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Hector "Fighting Mac" MacDonald was one of the few British soldiers during the Victorian era to rise from enlisted rank of private to that of Major-General.

A native Gealic speaker, Hector MacDonald was born in Ross-Shire, Scotland in 1853, the son of William MacDonald, a local crofter.


Commissioned from the ranks of the Gordon Highlanders for gallantry during the 2nd Anglo-Afghan War. He fought in the Transvaal War of 1881 where he earned the grudging respect of
his Boer enemies for his stubborn refusal to give up during the British defeat at Majuba Hill.


He began his service in Egypt in 1887 where his steady command of Sudanese battalions during a critical moment at the Battle of Omdurman helped to ensure Kitchener's Victory.


He served in theAnglo-Boer War and in 1903 went on to command in Ceylon. It was here that he became unpopular with Ceylon's Governor Ridgeway due to his perceived low breeding.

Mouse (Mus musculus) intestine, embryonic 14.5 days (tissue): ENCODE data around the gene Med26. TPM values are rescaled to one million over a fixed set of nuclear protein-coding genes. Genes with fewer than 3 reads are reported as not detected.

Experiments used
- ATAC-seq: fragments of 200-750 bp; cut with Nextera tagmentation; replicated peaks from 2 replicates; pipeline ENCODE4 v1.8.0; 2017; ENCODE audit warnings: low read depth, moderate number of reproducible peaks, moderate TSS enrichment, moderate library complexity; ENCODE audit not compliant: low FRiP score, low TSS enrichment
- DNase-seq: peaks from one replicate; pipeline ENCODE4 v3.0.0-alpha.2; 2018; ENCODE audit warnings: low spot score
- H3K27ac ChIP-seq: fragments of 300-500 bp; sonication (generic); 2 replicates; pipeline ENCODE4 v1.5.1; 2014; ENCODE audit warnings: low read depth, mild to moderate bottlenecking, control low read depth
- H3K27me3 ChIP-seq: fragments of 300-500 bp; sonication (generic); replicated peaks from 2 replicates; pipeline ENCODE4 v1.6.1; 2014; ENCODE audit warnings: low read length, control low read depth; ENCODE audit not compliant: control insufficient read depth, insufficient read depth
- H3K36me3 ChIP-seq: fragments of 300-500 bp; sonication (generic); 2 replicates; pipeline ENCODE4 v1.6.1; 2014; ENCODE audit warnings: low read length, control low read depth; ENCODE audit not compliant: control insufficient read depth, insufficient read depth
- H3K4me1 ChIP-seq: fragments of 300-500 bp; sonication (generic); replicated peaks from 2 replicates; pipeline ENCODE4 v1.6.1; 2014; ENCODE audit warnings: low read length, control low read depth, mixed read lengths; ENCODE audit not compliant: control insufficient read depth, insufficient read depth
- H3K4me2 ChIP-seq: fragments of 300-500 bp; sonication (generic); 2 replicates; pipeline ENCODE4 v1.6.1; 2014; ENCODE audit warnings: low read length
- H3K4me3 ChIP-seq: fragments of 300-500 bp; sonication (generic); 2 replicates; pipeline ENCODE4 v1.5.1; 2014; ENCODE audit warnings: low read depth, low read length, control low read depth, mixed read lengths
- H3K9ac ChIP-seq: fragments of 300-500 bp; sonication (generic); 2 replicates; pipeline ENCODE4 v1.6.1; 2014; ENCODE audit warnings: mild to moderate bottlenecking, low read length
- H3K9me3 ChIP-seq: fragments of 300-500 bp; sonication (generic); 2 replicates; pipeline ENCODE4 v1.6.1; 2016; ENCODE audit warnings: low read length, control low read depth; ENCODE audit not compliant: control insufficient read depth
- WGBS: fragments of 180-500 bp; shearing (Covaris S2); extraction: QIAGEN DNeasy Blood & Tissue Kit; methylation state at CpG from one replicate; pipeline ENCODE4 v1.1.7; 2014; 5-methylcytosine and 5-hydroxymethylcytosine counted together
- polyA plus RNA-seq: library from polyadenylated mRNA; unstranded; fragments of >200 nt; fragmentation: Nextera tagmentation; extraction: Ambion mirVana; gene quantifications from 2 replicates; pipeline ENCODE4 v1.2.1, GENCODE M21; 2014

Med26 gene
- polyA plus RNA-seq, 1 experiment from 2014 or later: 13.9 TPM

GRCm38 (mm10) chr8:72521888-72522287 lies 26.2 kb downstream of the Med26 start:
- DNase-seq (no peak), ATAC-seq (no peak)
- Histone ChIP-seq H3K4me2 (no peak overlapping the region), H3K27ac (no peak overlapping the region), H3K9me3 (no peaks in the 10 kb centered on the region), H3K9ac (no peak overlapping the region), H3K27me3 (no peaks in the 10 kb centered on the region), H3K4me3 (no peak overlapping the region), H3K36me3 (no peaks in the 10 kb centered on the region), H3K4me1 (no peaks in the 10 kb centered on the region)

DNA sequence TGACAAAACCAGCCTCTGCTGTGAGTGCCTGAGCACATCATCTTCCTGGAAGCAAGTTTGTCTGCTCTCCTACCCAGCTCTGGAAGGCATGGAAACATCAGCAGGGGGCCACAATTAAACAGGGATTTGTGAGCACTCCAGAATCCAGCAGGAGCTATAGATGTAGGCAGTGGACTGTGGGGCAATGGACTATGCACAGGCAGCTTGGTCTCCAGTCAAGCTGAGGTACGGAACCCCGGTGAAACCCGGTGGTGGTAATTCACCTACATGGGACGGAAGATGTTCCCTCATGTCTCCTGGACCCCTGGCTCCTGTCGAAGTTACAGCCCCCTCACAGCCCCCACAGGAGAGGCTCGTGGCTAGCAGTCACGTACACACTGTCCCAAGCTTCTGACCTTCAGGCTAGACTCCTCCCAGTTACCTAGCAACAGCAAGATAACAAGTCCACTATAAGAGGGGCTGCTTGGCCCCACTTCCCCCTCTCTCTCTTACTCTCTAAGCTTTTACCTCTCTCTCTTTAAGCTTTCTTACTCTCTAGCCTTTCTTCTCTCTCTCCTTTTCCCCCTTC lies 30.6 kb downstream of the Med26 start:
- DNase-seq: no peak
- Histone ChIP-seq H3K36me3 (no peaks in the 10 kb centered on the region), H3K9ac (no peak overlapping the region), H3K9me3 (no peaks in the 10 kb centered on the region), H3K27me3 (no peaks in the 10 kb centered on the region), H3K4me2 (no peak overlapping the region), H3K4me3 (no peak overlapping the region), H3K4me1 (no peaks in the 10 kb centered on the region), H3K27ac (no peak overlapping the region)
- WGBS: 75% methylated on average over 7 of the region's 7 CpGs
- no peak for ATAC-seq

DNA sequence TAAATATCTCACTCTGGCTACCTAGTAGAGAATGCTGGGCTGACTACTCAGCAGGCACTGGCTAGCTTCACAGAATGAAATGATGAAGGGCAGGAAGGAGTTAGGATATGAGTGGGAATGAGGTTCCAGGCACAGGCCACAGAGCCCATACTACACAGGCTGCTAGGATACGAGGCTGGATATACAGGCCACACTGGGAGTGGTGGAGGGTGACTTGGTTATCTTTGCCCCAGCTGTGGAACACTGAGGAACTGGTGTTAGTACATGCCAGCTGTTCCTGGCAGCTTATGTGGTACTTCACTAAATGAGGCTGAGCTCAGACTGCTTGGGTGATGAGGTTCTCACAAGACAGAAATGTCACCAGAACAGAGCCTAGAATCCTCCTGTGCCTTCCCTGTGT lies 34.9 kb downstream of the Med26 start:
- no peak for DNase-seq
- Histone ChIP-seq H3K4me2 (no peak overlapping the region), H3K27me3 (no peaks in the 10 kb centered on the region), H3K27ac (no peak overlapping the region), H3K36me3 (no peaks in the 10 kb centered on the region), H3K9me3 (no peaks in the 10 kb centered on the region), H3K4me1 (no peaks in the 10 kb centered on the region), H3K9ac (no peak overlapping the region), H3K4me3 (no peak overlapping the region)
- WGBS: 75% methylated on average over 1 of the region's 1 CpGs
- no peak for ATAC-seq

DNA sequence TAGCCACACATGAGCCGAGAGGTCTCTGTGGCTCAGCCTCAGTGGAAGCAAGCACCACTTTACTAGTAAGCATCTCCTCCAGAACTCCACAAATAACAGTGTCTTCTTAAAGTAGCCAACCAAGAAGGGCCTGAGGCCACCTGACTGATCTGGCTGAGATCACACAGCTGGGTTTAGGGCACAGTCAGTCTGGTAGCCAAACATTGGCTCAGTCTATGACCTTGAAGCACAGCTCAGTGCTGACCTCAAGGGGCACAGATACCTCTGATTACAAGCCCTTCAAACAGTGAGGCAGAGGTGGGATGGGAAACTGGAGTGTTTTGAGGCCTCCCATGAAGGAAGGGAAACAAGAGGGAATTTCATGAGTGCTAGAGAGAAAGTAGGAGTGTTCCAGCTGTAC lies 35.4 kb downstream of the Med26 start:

Rumors began to be printed in the local papers implying homosexual indiscretions on MacDonald's part while ignoring the fact that MacDonald was married and had a son.


MacDonald left Ceylon to take his case to the King who in turn refused to hear MacDonald's case and sent him back to Ceylon. While in Paris on his return journey MacDonald picked up a newspaper and realized that Gov. Ridgeway had leaked all of the rumors and anonymous
letters to the world press. MacDonald, greatly depressed, sick with dysentery, in general, poor health, and seemingly friendless returned to his hotel room and shot himself. It was a sad end to the life of a great soldier.

"Let people be honest, and while I live they shall never have a speck to put on my life, morally or otherwise."
                                                                                                                              Hector Macdonald

Cabinet Photograph
Elliott & Fry - Photographer
55 Baker Street, London W.,  England
c. 1899

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